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If it's primarily old virii you're worried about, you don't need a virus scanner that's still updated; their definitions have probably included all classic virii for a decade. On top of that, any worthwhile active scanner is going to protect you from classic virii by preventing executables from searching for and modifying all other executables on your system, monitoring the insertion of floppy disks and protecting your hard drive's boot sector.

Queue

Yes, ancient computer virii hiding potentially in my old disks is not primarily, but equally, important (that classic Monkey virus comes to mind), since this box also surfs the internet and also attached to a network, so just in case some dude out there decides to make a new 98SE virus (and the virus database updated for it), I'd just want to have this malware caught in real time. I know some of you guys don't have an antivirus, but I'd like to be safer, than sorry(er). The box also has a software firewall, of course! Still, I'd like suggestions for a replacement antivirus that has active database updates to try other than Avast, if possible.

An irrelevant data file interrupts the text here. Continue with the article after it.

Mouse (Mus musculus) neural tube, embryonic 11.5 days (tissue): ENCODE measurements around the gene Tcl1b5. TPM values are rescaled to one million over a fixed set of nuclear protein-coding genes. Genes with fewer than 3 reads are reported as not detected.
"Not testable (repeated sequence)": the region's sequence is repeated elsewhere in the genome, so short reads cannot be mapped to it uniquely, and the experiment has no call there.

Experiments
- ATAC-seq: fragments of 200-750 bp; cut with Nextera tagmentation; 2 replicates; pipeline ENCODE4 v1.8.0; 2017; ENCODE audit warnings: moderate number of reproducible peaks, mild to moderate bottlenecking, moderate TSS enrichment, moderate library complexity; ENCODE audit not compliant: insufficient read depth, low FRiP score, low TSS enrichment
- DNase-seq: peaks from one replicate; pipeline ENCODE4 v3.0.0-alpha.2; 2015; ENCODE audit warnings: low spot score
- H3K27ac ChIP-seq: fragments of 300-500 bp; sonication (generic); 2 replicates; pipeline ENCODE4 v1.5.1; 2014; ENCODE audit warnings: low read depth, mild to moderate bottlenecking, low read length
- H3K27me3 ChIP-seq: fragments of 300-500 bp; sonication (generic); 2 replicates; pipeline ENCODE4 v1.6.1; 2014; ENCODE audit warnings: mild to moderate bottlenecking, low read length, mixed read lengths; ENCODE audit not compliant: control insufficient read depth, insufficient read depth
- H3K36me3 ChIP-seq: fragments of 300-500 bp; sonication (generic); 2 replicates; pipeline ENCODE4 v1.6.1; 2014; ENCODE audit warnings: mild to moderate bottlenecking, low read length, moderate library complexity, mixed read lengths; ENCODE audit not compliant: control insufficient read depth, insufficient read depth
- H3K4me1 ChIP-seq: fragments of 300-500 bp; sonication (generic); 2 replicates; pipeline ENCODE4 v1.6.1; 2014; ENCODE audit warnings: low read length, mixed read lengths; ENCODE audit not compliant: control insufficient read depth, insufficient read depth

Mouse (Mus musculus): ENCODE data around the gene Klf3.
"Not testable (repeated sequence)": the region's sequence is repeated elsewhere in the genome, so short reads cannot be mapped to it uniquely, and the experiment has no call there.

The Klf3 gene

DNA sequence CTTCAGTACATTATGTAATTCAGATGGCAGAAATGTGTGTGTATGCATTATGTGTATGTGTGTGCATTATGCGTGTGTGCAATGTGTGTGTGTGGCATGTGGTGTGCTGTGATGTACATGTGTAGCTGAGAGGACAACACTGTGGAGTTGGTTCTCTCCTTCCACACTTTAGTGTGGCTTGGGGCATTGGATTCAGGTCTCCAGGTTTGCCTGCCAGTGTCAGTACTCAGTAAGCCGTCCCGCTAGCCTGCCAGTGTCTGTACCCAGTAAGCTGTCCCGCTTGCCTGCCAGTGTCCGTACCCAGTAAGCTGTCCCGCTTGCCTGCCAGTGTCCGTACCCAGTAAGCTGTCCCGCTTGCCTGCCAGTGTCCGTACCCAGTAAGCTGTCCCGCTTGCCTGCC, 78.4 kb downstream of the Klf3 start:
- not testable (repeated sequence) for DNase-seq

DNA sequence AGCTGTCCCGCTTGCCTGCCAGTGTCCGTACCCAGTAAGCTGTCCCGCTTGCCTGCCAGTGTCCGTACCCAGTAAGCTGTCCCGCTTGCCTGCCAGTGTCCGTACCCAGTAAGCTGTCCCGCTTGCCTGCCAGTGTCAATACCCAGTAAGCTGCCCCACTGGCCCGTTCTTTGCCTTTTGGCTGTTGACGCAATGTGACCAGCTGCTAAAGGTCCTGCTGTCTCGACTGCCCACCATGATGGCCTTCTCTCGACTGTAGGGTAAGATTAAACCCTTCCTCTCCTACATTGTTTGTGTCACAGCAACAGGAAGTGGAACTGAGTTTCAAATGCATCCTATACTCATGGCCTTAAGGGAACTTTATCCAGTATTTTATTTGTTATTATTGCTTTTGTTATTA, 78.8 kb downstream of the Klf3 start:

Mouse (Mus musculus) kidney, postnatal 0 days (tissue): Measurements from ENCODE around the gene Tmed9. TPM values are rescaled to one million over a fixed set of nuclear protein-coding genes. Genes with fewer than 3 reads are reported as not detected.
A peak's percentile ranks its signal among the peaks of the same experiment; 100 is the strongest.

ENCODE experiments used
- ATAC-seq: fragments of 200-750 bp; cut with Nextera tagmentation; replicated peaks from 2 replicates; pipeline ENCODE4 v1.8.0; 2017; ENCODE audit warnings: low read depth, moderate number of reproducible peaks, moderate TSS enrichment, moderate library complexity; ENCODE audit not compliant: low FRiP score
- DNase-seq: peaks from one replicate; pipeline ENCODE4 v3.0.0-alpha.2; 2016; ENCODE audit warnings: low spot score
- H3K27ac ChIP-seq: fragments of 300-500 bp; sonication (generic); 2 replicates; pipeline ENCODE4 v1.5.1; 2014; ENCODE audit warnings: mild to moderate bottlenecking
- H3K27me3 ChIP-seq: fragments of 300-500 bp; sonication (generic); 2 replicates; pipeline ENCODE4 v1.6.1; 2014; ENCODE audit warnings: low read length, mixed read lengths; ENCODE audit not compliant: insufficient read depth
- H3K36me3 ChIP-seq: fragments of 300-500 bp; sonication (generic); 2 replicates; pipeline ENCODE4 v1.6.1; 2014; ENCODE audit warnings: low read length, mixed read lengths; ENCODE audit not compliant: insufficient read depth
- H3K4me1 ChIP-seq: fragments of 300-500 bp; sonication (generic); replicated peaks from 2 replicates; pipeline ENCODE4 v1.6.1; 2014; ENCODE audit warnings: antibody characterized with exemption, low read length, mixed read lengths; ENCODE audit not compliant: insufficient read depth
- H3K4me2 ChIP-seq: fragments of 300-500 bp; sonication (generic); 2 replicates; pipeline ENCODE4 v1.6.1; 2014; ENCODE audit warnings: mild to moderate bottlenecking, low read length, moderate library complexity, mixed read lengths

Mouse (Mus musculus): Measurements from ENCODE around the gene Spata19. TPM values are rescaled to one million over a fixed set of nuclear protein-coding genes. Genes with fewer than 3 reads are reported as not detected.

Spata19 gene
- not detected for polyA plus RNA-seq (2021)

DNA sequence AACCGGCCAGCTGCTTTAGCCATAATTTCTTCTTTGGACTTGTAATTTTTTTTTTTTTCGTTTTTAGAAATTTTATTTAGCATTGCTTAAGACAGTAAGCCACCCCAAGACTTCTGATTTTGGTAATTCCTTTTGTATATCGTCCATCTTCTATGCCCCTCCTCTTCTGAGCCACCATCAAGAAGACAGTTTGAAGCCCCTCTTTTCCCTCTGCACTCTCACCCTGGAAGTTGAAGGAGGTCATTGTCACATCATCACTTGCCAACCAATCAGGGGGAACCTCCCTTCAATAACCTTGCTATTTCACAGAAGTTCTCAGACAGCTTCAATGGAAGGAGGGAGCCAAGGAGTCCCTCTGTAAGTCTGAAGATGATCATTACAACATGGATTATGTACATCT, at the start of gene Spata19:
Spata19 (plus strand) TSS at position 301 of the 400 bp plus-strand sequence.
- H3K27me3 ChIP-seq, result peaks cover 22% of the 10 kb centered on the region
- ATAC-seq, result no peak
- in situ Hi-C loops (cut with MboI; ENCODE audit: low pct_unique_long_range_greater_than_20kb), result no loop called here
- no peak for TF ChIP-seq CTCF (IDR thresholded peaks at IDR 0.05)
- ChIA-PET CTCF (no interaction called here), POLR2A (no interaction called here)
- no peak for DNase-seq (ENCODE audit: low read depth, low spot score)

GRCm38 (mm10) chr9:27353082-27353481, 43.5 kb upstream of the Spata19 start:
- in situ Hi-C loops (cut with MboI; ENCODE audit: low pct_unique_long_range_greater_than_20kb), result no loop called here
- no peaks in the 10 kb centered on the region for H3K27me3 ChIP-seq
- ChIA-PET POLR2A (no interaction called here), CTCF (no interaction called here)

Edited by technoid
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Shouldn't we also mention that we can edit files or pointers that is within programs so they can work with

9x, Windows 3.1, 2.1, 1.0?

Some programs work the exact same way but you have to tell them to use another System file or Dll. Some programs also just need the DLL from that other operating system. Then there is the programs that "reinvents the wheel" and can run on all systems.

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Ludwig wrote: Shouldn't we also mention that we can edit files or pointers that is within programs so they can work with

9x, Windows 3.1, 2.1, 1.0?

Is there any good info about how to do this? A special program for doing it would be nice. Maybe one could even make a wrapper that cathes missing dll-links and redirects the call to a dll in the program directory according to a lookup table that can be manually edited.

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I use the free hex editor XVI32 to do that. Most often to change the API call IsDebuggerPresent (not present in Win95, and most programs don't even use it) into ReadFile.

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galahs :hello:

Thanks for yesterdays (26 August 2009) update of your post #2.

Nice work! :thumbup